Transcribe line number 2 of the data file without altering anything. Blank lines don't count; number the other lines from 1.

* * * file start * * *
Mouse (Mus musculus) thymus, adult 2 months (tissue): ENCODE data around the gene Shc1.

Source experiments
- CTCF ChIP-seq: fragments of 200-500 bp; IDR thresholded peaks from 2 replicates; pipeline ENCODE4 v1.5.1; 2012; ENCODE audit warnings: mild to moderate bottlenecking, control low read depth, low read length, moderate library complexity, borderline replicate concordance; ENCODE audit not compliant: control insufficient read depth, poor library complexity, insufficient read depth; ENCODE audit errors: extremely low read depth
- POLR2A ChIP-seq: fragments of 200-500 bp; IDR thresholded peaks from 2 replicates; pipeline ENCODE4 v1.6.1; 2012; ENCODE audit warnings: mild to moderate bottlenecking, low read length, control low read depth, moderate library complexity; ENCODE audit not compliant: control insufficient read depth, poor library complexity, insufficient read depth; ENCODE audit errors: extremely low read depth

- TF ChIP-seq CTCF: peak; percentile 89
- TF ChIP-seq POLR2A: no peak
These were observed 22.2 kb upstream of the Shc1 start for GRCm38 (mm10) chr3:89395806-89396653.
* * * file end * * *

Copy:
Source experiments